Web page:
You only have to glance at Chapter 17 of the IMO’s IBC Code to get a sense of the complexity of the chemical tanker segment. The chapter lists the minimum requirements for the safe carriage of almost 200 chemicals, with notes pertaining to the fire protection measures, gauging equipment, and tank vents, etc., needed in each case.
The hazardous nature of many chemical tanker cargoes necessitates such stringent vigilance, especially given the highly variable nature of the chemical segment; some vessels change cargoes often, whilst others carry a single product throughout their lifetime. To coin an apt phrase from Rune Damsgaard, business director at Air Products: “the chemical trade is specialised in diversity.”
As with any shipping segment, however, there are regulations pertaining to common safety issues that apply across the board. In contrast to the listings in the IBC Code, which relate to the properties of specific chemicals, these universal regulations are often drawn up or amended in response to actual or forecasted incidents deemed severe enough to warrant an intervention by the IMO and its Marine Safety Committee (MSC).
One recent example regards the installation of fixed inert gas systems. This common piece of equipment delivers inert gas – usually nitrogen – to cargo tanks in order to keep the oxygen level below a percentage at which combustion is possible, preventing explosion. On chemical tankers, inerting can be undertaken after loading but must be done before unloading, at which point inert gas is constantly applied until all flammable vapours have been purged.
Until 1 January 2016, the only tankers required by SOLAS to have fixed inert gas systems were oil tankers above 20,000dwt, which face the risk of self-ignition. However, a series of incidents – including the tragic explosion on Odfjell Seachem’s chemical tanker Bow Mariner in 2004, which killed 21 crew members – prompted an inter-industry working group to come together and make recommendations to improve tanker safety.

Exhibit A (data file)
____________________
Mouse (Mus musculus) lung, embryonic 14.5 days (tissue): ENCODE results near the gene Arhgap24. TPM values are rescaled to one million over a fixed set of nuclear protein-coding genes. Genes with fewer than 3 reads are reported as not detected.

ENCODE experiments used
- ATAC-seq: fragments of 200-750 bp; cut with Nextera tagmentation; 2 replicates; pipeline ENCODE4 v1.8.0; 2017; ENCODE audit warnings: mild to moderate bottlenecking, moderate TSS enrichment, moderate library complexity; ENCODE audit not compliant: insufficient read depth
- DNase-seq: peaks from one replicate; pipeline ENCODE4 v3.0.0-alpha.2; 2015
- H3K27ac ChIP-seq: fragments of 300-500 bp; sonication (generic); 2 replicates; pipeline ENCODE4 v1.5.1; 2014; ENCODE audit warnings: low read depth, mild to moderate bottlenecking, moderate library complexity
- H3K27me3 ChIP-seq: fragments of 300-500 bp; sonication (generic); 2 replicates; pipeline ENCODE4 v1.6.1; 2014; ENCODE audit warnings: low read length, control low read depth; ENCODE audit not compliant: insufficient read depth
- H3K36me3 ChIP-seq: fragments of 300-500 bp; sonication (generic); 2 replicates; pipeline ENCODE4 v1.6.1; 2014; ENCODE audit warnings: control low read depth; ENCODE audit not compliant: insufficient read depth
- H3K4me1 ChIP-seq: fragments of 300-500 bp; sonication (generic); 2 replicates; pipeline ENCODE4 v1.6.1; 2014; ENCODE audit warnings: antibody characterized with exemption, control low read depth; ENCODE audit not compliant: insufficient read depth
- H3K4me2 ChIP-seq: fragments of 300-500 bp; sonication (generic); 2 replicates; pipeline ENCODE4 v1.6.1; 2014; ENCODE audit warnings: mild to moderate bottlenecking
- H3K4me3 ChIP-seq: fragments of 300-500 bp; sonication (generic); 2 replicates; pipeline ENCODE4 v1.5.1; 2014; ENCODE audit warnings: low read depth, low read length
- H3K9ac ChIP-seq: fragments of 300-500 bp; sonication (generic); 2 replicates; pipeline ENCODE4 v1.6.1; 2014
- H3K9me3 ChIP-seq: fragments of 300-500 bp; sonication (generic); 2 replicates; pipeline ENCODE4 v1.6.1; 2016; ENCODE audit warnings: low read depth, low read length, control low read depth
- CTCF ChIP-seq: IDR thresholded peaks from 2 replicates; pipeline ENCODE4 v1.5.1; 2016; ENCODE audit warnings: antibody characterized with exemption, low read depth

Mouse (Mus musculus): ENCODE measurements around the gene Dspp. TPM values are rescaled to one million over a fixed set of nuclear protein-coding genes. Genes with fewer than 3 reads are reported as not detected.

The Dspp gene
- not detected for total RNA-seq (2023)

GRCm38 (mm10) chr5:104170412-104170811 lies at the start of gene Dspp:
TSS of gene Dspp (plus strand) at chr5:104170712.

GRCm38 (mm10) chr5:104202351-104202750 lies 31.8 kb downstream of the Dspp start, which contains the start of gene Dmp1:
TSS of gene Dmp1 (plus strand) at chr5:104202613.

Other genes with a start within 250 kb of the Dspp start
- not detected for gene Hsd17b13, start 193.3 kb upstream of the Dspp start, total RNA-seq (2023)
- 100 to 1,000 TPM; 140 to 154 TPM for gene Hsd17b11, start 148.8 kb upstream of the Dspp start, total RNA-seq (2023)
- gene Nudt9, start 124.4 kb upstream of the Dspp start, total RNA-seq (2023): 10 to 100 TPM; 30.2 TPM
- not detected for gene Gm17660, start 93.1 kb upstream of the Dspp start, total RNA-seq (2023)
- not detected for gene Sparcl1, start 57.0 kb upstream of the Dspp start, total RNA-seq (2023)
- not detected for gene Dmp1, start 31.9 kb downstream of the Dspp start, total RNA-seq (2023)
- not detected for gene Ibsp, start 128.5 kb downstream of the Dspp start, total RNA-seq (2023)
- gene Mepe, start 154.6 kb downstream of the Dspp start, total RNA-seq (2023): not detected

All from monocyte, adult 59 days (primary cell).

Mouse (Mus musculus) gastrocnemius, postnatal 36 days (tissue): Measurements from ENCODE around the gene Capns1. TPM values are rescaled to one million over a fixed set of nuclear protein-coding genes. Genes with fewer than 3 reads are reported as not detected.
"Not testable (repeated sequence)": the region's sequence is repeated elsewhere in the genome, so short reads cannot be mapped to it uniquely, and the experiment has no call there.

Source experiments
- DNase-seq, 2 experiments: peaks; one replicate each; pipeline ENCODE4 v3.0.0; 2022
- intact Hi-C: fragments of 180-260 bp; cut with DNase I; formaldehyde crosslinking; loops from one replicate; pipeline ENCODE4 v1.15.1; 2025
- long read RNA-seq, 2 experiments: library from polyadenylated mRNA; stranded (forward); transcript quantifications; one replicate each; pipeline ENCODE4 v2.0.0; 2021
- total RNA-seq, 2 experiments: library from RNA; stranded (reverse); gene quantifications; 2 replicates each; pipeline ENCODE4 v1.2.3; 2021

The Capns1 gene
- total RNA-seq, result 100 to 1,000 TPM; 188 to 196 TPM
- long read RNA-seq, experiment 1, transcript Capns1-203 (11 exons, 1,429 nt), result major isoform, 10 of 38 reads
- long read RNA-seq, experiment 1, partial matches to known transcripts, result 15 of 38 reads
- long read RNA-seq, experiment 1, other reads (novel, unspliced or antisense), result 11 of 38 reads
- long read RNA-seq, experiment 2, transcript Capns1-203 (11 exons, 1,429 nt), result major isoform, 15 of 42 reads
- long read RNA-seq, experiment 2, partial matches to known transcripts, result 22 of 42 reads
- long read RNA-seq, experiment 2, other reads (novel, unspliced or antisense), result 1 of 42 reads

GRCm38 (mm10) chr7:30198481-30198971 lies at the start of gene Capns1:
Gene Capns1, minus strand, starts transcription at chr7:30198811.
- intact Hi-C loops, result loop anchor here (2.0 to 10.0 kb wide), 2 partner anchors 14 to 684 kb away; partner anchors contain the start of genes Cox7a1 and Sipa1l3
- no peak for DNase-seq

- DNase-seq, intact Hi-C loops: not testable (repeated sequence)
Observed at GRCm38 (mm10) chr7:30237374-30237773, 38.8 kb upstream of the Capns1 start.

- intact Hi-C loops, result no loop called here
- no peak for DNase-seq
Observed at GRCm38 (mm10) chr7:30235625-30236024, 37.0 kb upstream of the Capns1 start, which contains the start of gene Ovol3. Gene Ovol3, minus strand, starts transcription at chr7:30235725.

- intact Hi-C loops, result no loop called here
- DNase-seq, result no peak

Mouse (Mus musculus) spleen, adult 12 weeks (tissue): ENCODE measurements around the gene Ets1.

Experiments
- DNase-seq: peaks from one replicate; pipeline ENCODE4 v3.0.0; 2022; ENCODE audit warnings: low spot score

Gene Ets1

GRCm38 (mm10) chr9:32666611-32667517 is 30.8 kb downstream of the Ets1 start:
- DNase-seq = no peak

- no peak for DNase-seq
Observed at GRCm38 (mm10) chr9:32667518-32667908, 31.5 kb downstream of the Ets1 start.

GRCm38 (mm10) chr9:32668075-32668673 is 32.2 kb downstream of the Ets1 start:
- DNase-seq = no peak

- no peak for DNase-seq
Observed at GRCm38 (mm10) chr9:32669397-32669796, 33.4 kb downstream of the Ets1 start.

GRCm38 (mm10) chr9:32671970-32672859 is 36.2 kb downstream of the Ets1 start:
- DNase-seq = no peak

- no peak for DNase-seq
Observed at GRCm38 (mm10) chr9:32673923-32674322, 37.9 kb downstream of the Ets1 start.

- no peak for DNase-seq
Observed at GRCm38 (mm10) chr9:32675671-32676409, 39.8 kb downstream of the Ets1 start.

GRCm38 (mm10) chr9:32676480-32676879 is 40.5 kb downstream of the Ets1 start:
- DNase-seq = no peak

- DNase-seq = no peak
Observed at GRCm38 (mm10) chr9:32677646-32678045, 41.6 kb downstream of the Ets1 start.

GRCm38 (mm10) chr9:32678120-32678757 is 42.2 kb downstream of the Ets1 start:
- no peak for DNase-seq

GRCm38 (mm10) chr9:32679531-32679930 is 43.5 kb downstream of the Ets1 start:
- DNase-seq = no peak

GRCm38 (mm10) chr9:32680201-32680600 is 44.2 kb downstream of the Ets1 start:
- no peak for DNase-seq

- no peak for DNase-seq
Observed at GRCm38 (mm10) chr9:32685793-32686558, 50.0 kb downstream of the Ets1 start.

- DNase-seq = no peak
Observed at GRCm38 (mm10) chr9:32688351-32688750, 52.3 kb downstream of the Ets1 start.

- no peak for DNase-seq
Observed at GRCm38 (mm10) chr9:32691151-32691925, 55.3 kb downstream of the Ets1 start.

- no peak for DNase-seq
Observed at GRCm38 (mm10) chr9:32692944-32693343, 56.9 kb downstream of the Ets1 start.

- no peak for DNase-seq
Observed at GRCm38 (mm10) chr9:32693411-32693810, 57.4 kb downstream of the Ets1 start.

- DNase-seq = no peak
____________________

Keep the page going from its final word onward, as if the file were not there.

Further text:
These were debated at MSC 92 in 2013, one crucial recommendation being that fixed inert gas systems be required on all tankers above 8,000dwt – keel-laid after 1st January 2016 – when transporting low flashpoint cargoes (<60*C). The amendment was accepted by MSC, and was written into SOLAS II-2/4.5.5 and II-2/16.3.3, coming into force on 1st January 2016. Further amendments included the lowering of the oxygen limit in inert gas from 8% to 5%.
The significance of these new amendments is that the majority of new chemical tankers must now be fitted with an inert gas system, in almost all cases using nitrogen. Vessels solely transporting vegetable oil are not technically required to do this, but would be restricted from transporting low flashpoint cargoes in the future. Given the changeable operating patterns alluded to above, the amendments have therefore resulted in almost universal installation of inert gas systems on newbuild tankers above 8,000dwt.
However, as the amendments only affect vessels built from 2016 onwards, there is now what some consider to be an unfair imbalance between older vessels and newer vessels. Pre-2016 vessels, even when transporting the same flammable cargoes as newbuilds, are fully compliant without a system on board. This has an impact on operating costs, as newer tankers must burn more fuel to run the tank inerting system, and may therefore be less attractive to prospective charters. As Damsgaard puts it: “It’s rather unfair that ships could be better off taking on cargoes and offloading them without having the extra cost of paying for and operating a nitrogen system. The rules favour less safety-minded operators.”
The fact that the amendments don’t apply retrospectively isn’t unusual in legislative terms. However, in this case the problems are exacerbated due to the unusually long life-span of chemical tankers, which according to Damsgaard can be up to 35 years. Older, less safe vessels will eventually be phased out, levelling the playing field, but for those built in 2015, this could take up until 2050.
Ultimately, the force majeure of commercial pressure may offer its own solution. Damsgaard points to “market demand for safer vessels with inert gas systems installed,” taking an example from the oil industry of Repsol’s requirement that ships loading/unloading at its terminals be fitted with inert gas systems, regardless of size (other well-known oil majors, by contrast, only recommend the use of inert gas at their terminal at present). It is certainly possible that chemical producers may similarly require all vessels, even if they are exempt, to be fitted with an inert gas system.
Operators voluntarily retrofitting an inert gas system will also benefit from greater peace of mind, the value of which is easy to understate. As Damsgaard says: “If you inert the tank, it will forgive human error.” Whatever size or age a chemical tanker may be, simple mistakes can easily be made when seafarers are faced with an ever-changing cast of chemicals. By reducing the explosion risk, operators similarly reduce the chance of explosive consequences.